Tiny pin cushions have a special charm, particularly the disk shape, with pins inserted around the perimeter. I always considered it an impractical design though, for sewing. Then one day I came across Mrs. Child’s comment in The Girl’s Own Book (1833) and my dim light bulb clicked on:
What are called “bachelor’s pin-cushions” are made very thin so that gentlemen can carry them in their pockets…. Two round pieces of paste-board are covered with silk, and neatly sewed together, with one or two thin pieces of flannel between them. Of course only one circle of pins can be put in.
Well, of course! They were meant to be portable and keep pins securely tucked away, likely for use in one’s toilette, and not necessarily handy for needlework.
Maybe I fixated on this design because it’s extremely pretty, or maybe because it’s unusual to find that many of the same homemade craft surviving. However, according to a knowledgeable source, this particular one is not uncommon. Even a rare mutation – pink beaded! – has been sighted.
Hmm. Were they made by a single crafty lady? Several crafty sisters? A craft class? Who knows. But I did feel like there was probably a pattern that they all followed; the resemblance was quite striking. So I did what any good researcher does these days and hit Googlebooks.
Aha! It looked like Godey’s Lady’s Book could have been the source. But wait. As you know if you read the history of this sewing machine ad (or maybe you knew it anyway), if it was published once, it was quite likely “borrowed” by – or from – someone else, too.
Sure enough, it seems that Mrs. Jane Weaver of Peterson’s Magazine provided the same pattern the year before! Yep, word for word. Did Sarah borrow from Jane? Or did they both copy another pattern?
Even though I’d found American patterns for the pin cushions, it was unlikely that they were the source for the antique ones. Notice the numbers? Roman vs. Arabic numerals. The antique pin cushions I saw had Arabic; the published American patterns used Roman.
Perhaps they thought a little change would deflect any accusation of plagiarism. With almost everything in print copied by somebody, somewhere, who would even notice? The surviving examples were English – I think – so perhaps the original pattern was also.
Back to Googlebooks for an English source. And indeed, I located another pattern published earlier, in England. The Boys’ and Girls’ Companion featured the watch pin cushion, this time credited to Madame Eugenie, in 1857. And that’s where I met a dead end.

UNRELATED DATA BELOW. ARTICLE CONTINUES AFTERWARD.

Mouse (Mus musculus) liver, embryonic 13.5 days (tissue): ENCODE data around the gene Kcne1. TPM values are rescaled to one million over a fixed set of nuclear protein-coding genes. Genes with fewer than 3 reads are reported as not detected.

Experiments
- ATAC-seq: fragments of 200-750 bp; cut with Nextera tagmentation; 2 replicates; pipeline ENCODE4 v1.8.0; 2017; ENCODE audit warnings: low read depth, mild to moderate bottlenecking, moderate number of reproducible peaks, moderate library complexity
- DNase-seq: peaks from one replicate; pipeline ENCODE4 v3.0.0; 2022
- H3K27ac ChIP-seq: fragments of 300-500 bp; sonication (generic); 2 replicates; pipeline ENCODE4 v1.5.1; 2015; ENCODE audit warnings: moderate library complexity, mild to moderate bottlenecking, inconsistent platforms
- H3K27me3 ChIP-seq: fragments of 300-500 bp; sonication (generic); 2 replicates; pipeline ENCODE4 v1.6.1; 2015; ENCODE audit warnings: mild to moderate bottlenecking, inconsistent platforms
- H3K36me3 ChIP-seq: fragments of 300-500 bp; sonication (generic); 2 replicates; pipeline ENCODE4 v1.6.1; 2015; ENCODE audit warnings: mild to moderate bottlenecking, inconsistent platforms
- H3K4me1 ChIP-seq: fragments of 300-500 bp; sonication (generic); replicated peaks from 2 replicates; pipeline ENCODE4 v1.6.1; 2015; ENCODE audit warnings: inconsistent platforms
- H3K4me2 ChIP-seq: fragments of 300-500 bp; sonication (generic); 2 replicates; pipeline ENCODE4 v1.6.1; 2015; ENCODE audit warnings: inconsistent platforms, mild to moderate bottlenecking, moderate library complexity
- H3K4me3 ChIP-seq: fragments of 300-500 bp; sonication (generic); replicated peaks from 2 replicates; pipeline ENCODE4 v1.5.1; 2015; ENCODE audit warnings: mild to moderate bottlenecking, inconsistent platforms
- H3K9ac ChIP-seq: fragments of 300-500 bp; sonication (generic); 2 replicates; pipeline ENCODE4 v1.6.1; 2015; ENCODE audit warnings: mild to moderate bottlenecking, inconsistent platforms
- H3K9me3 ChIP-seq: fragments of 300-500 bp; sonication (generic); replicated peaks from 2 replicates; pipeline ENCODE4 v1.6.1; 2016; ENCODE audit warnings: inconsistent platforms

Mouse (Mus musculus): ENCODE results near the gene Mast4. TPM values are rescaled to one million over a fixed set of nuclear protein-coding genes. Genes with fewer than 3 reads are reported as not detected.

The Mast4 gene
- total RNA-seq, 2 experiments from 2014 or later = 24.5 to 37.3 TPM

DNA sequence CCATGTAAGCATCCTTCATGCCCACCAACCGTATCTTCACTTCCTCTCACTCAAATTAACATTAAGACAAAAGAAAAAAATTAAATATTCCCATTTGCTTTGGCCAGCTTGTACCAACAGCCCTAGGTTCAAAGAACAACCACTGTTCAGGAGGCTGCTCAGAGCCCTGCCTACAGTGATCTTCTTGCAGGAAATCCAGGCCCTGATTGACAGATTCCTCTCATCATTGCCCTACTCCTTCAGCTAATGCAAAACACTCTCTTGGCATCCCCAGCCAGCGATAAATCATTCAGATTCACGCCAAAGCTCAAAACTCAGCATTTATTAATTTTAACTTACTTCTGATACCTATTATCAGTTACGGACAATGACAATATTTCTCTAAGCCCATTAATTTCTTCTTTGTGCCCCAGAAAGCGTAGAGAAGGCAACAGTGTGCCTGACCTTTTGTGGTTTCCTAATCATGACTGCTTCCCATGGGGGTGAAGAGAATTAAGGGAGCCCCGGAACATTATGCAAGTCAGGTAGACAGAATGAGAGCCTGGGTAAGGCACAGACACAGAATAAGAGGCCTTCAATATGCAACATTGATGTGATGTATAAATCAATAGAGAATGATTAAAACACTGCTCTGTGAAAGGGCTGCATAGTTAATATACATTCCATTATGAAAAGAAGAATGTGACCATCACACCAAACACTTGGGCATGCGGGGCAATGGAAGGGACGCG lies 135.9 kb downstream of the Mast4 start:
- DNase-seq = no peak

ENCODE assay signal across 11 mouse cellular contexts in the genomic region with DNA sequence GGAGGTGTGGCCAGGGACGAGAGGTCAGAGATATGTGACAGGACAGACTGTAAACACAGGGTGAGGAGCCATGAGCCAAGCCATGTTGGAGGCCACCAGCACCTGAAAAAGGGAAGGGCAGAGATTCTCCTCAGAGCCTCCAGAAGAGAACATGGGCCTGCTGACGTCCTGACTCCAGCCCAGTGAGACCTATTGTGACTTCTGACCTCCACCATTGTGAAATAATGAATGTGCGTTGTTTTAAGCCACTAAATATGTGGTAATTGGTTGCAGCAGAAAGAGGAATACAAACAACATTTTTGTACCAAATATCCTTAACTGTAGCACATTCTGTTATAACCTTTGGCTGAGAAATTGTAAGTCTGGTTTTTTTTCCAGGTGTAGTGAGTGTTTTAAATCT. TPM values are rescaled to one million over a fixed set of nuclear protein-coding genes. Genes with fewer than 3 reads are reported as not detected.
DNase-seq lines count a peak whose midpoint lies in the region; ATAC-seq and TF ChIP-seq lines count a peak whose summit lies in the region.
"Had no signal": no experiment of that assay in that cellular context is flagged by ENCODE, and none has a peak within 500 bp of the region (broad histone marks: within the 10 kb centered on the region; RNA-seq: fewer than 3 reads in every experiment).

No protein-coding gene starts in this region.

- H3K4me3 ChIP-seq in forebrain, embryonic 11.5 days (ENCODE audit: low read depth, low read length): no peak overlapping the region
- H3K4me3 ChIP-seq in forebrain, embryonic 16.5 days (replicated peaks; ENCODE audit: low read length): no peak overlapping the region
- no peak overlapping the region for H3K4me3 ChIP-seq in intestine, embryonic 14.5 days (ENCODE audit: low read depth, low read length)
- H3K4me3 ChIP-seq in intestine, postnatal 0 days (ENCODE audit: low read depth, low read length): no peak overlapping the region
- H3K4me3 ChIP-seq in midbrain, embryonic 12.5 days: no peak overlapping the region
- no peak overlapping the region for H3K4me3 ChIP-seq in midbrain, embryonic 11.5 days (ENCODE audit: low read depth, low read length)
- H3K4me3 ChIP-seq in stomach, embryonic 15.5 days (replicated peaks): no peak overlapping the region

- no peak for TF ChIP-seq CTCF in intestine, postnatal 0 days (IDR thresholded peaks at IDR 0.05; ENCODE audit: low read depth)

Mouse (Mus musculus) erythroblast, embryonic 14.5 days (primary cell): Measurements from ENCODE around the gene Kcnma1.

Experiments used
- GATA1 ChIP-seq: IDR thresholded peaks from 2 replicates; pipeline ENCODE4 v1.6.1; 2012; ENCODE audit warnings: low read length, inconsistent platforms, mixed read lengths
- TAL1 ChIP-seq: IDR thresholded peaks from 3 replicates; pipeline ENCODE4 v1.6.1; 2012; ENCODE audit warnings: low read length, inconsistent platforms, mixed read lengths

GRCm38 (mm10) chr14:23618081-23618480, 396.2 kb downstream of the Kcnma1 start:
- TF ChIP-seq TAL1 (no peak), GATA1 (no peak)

Madame Eugenie? I haven’t been able to locate a needlework author by that name, so maybe it was a pseudonym. There were quite a few frantically creative women trying to survive by publishing needlework books and magazines during those years, so she may remain anonymous.
For now anyway, the pattern for the antique “watches” with numbers and star design remains unidentified. Well then, back to creating my own (economy) version. Since I couldn’t find materials exactly like the originals, I had to do some contriving.
- Silk satin > silk taffeta
- India ink and pen > Micron 005 pen
- Tiny gold and turquoise beads > the smallest Hobby Lobby carried
- Card-board > cardboard (yay!)
- Wool flannel > wool flannel (yay again!)
- Compasses for drawing circles > washers from my husband’s toolbox
- Gold cord > embroidery floss + threads pulled from the fabric + upholstery braid unwound
- Silk ribbon > a strip of fabric
As per usual, the whole project turned out to be an excruciating exercise in “making things up as you go along.” What I learned:
- Compromise when it comes to materials.
- Make a pattern first. MAKE A PATTERN FIRST.
- Line the silk.
- Practice writing on paper. Then on fabric. Then give up and use a font on the computer and trace it.
- Press gathers flat.
- Use tinier stitches than seem necessary.
- Beads unpick faster than expected.
- The result will be bigger than expected.
- Beads roll over no matter how carefully anchored. It’s their nature.
- Did I mention make a pattern FIRST?
It was actually a lot of fun doing everything but the pen work since I’m not good with handwriting, and I couldn’t “ask an older brother or a papa.” Even unpicking beads (when they didn’t fit because I didn’t draw a pattern FIRST) was rather enjoyable; hearing the tiny taps when they fell off and hit the tray was ridiculously entertaining.
And just about the time I was finishing the little ring on the top, I chanced upon an even earlier pattern – and I wasn’t even looking for it!
Sadly, there were no pictures. And it was for the needle-book/pin cushion version. But it gives me hope that another pattern is out there, just waiting to be discovered. I’ll keep a watch.